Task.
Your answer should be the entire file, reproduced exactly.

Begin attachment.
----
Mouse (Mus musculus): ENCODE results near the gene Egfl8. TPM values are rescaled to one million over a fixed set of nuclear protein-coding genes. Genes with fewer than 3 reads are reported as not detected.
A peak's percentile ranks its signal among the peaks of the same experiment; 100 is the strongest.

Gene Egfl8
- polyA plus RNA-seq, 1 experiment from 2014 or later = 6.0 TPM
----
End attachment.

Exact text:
Mouse (Mus musculus): ENCODE results near the gene Egfl8. TPM values are rescaled to one million over a fixed set of nuclear protein-coding genes. Genes with fewer than 3 reads are reported as not detected.
A peak's percentile ranks its signal among the peaks of the same experiment; 100 is the strongest.

Gene Egfl8
- polyA plus RNA-seq, 1 experiment from 2014 or later = 6.0 TPM